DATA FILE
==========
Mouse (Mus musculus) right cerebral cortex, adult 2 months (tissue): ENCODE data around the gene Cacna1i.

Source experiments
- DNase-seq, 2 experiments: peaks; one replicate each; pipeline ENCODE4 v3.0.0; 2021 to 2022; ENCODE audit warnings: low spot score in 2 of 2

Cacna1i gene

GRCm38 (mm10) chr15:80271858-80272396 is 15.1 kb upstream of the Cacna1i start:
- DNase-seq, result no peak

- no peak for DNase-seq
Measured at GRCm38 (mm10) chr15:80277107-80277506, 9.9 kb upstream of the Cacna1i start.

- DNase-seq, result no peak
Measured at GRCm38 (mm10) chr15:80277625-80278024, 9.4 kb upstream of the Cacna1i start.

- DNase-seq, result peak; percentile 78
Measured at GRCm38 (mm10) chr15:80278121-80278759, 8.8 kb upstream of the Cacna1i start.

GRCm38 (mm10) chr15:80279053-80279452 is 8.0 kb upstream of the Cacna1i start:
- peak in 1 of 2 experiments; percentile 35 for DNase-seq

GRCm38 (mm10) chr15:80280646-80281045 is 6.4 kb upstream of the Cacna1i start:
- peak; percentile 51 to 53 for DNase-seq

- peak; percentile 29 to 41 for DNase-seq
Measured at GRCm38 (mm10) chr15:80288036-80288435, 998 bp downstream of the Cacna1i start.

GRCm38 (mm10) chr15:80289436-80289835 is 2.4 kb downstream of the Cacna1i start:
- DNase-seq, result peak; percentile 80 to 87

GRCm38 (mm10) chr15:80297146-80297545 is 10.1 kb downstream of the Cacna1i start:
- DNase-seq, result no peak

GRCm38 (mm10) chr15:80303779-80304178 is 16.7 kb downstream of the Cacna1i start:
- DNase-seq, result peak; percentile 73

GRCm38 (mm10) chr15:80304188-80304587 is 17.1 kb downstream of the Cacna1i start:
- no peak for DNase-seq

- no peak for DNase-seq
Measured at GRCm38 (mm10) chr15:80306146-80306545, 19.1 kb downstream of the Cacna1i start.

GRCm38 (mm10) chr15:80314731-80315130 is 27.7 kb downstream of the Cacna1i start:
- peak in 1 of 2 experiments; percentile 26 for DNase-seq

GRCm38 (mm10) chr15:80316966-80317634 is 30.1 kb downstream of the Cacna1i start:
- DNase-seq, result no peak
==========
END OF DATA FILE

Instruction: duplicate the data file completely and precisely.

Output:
Mouse (Mus musculus) right cerebral cortex, adult 2 months (tissue): ENCODE data around the gene Cacna1i.

Source experiments
- DNase-seq, 2 experiments: peaks; one replicate each; pipeline ENCODE4 v3.0.0; 2021 to 2022; ENCODE audit warnings: low spot score in 2 of 2

Cacna1i gene

GRCm38 (mm10) chr15:80271858-80272396 is 15.1 kb upstream of the Cacna1i start:
- DNase-seq, result no peak

- no peak for DNase-seq
Measured at GRCm38 (mm10) chr15:80277107-80277506, 9.9 kb upstream of the Cacna1i start.

- DNase-seq, result no peak
Measured at GRCm38 (mm10) chr15:80277625-80278024, 9.4 kb upstream of the Cacna1i start.

- DNase-seq, result peak; percentile 78
Measured at GRCm38 (mm10) chr15:80278121-80278759, 8.8 kb upstream of the Cacna1i start.

GRCm38 (mm10) chr15:80279053-80279452 is 8.0 kb upstream of the Cacna1i start:
- peak in 1 of 2 experiments; percentile 35 for DNase-seq

GRCm38 (mm10) chr15:80280646-80281045 is 6.4 kb upstream of the Cacna1i start:
- peak; percentile 51 to 53 for DNase-seq

- peak; percentile 29 to 41 for DNase-seq
Measured at GRCm38 (mm10) chr15:80288036-80288435, 998 bp downstream of the Cacna1i start.

GRCm38 (mm10) chr15:80289436-80289835 is 2.4 kb downstream of the Cacna1i start:
- DNase-seq, result peak; percentile 80 to 87

GRCm38 (mm10) chr15:80297146-80297545 is 10.1 kb downstream of the Cacna1i start:
- DNase-seq, result no peak

GRCm38 (mm10) chr15:80303779-80304178 is 16.7 kb downstream of the Cacna1i start:
- DNase-seq, result peak; percentile 73

GRCm38 (mm10) chr15:80304188-80304587 is 17.1 kb downstream of the Cacna1i start:
- no peak for DNase-seq

- no peak for DNase-seq
Measured at GRCm38 (mm10) chr15:80306146-80306545, 19.1 kb downstream of the Cacna1i start.

GRCm38 (mm10) chr15:80314731-80315130 is 27.7 kb downstream of the Cacna1i start:
- peak in 1 of 2 experiments; percentile 26 for DNase-seq

GRCm38 (mm10) chr15:80316966-80317634 is 30.1 kb downstream of the Cacna1i start:
- DNase-seq, result no peak